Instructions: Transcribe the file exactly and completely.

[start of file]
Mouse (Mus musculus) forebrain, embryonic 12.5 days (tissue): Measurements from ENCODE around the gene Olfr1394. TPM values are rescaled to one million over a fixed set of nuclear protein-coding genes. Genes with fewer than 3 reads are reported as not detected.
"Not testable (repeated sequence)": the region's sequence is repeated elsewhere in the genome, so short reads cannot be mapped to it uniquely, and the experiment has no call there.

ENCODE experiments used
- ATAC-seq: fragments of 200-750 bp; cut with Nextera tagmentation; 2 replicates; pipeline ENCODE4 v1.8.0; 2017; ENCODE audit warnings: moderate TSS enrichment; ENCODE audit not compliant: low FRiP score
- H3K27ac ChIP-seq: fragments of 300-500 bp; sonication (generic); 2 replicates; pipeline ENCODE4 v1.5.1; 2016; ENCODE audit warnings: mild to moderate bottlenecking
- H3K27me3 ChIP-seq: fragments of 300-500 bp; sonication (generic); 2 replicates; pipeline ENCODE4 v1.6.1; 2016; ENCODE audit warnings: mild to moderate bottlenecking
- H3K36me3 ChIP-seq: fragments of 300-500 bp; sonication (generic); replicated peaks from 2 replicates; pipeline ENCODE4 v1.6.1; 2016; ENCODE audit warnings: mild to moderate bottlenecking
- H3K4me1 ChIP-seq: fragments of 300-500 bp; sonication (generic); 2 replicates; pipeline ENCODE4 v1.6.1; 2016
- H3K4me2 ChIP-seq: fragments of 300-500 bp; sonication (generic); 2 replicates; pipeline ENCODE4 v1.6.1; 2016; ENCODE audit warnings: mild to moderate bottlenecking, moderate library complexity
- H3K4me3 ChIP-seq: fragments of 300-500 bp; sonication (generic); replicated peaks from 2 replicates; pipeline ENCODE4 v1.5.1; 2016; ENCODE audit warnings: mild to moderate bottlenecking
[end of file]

Mouse (Mus musculus) forebrain, embryonic 12.5 days (tissue): Measurements from ENCODE around the gene Olfr1394. TPM values are rescaled to one million over a fixed set of nuclear protein-coding genes. Genes with fewer than 3 reads are reported as not detected.
"Not testable (repeated sequence)": the region's sequence is repeated elsewhere in the genome, so short reads cannot be mapped to it uniquely, and the experiment has no call there.

ENCODE experiments used
- ATAC-seq: fragments of 200-750 bp; cut with Nextera tagmentation; 2 replicates; pipeline ENCODE4 v1.8.0; 2017; ENCODE audit warnings: moderate TSS enrichment; ENCODE audit not compliant: low FRiP score
- H3K27ac ChIP-seq: fragments of 300-500 bp; sonication (generic); 2 replicates; pipeline ENCODE4 v1.5.1; 2016; ENCODE audit warnings: mild to moderate bottlenecking
- H3K27me3 ChIP-seq: fragments of 300-500 bp; sonication (generic); 2 replicates; pipeline ENCODE4 v1.6.1; 2016; ENCODE audit warnings: mild to moderate bottlenecking
- H3K36me3 ChIP-seq: fragments of 300-500 bp; sonication (generic); replicated peaks from 2 replicates; pipeline ENCODE4 v1.6.1; 2016; ENCODE audit warnings: mild to moderate bottlenecking
- H3K4me1 ChIP-seq: fragments of 300-500 bp; sonication (generic); 2 replicates; pipeline ENCODE4 v1.6.1; 2016
- H3K4me2 ChIP-seq: fragments of 300-500 bp; sonication (generic); 2 replicates; pipeline ENCODE4 v1.6.1; 2016; ENCODE audit warnings: mild to moderate bottlenecking, moderate library complexity
- H3K4me3 ChIP-seq: fragments of 300-500 bp; sonication (generic); replicated peaks from 2 replicates; pipeline ENCODE4 v1.5.1; 2016; ENCODE audit warnings: mild to moderate bottlenecking